Decrease of physical fitness during neoadjuvant chemoradiotherapy predicts the risk of pneumonia after esophagectomy
Although neoadjuvant chemoradiotherapy (nCRT) is frequently used in esophageal cancer patients undergoing treatment with curative intent, it can negatively impact patients’ physical fitness. A decline in physical fitness during chemoradiotherapy may be an indication of vulnerability. The aim of this study was to evaluate whether changes in physical fitness, weight, and fat-free mass index (FFMI) during nCRT can predict the risk of postoperative pneumonia. A retrospective longitudinal observational cohort study was performed in patients who received curative treatment for esophageal cancer between September 2016 and September 2018 in a highvolume center for esophageal cancer surgery. Physical fitness (handgrip strength, leg extension strength, and exercise capacity), weight, and FFMI were measured before and after chemoradiotherapy. To be included in the data analyses, pre- and post-nCRT data had to be available of at least one of the outcome measures. Logistic regression analyses were performed to evaluate the predictive value of changes in physical fitness, weight, and FFMI during nCRT on postoperative pneumonia, as defined by the Uniform Pneumonia Scale. In total, 91 patients were included in the data analyses. Significant associations were found between the changes in handgrip strength (odds ratio [OR] 0.880, 95% confidence interval [CI]: 0.813–0.952) and exercise capacity (OR 0.939, 95%CI: 0.887–0.993) and the occurrence of postoperative pneumonia. All pneumonias occurred in patients with declines in handgrip strength and exercise capacity after nCRT. A decrease of handgrip strength and exercise capacity during nCRT predicts the risk of pneumonia after esophagectomy for cancer.Measuring physical fitness before and after chemoradiotherapy seems an adequate method to identify patients at risk of postoperative pneumonia.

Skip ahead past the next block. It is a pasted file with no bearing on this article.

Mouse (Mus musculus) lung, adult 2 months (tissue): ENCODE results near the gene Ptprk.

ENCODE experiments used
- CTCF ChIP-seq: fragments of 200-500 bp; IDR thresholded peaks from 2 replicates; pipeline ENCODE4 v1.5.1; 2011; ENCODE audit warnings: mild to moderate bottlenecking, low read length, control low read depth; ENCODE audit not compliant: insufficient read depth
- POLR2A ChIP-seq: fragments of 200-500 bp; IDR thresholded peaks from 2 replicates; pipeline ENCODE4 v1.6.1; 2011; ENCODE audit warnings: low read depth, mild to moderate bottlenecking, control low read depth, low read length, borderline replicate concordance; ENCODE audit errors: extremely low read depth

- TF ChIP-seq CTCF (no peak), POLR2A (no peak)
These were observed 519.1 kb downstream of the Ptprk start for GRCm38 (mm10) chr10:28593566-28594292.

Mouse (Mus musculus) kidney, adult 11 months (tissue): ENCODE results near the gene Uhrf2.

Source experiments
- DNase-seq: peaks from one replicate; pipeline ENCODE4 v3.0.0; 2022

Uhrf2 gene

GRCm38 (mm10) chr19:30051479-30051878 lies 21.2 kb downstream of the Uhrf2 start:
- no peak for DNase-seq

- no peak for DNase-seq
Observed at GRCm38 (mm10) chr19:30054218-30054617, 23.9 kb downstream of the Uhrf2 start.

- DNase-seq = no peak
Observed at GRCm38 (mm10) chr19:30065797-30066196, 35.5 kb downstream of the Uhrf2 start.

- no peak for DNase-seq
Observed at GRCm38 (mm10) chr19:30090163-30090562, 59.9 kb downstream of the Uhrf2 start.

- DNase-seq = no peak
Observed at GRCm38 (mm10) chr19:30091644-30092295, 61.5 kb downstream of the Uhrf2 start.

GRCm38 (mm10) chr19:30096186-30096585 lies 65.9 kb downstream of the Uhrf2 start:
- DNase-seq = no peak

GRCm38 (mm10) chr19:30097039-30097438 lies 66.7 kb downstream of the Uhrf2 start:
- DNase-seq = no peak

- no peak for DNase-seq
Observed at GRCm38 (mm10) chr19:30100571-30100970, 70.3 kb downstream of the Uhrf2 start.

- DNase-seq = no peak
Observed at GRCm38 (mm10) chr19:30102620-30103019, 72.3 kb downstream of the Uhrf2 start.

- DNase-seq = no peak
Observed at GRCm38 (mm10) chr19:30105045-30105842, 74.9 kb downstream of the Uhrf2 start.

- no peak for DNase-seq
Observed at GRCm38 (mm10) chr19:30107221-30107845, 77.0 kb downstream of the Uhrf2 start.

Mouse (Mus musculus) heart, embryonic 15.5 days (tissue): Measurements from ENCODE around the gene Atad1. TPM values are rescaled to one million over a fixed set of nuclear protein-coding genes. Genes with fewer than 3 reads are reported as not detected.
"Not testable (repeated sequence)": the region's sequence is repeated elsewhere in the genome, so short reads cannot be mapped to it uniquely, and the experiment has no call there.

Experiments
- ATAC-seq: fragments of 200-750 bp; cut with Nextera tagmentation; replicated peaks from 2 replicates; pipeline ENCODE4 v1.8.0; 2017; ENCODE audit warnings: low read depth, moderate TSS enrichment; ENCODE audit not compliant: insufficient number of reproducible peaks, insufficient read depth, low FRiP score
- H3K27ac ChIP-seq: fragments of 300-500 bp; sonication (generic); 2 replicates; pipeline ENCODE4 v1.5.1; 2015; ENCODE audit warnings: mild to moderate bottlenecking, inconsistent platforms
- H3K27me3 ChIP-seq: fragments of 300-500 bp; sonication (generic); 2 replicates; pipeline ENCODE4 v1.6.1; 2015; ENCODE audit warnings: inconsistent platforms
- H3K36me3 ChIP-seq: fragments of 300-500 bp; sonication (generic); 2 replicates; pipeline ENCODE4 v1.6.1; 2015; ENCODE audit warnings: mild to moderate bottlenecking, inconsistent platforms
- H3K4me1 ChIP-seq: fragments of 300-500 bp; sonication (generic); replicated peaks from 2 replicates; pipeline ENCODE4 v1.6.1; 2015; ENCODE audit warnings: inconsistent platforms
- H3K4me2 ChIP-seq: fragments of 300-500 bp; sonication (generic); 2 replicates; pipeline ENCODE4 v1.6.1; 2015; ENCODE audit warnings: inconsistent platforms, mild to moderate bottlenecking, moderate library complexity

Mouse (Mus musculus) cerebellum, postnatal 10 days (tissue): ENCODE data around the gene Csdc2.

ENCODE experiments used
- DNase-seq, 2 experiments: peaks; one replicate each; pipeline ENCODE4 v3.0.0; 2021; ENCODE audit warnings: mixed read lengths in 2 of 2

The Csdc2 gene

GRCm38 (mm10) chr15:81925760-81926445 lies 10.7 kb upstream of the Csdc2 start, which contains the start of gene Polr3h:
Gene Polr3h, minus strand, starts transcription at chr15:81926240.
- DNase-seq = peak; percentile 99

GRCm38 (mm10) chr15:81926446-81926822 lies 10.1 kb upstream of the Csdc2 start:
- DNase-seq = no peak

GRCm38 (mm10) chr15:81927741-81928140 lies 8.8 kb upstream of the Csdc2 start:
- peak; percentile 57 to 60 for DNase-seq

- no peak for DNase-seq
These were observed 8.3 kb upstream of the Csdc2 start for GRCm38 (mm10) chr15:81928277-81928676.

|Gepubliceerd in||Diseases of the Esophagus|
|Trefwoorden||esophageal cancer, neoadjuvant chemotherapy, physical fitness, pneumonia, postoperative complications|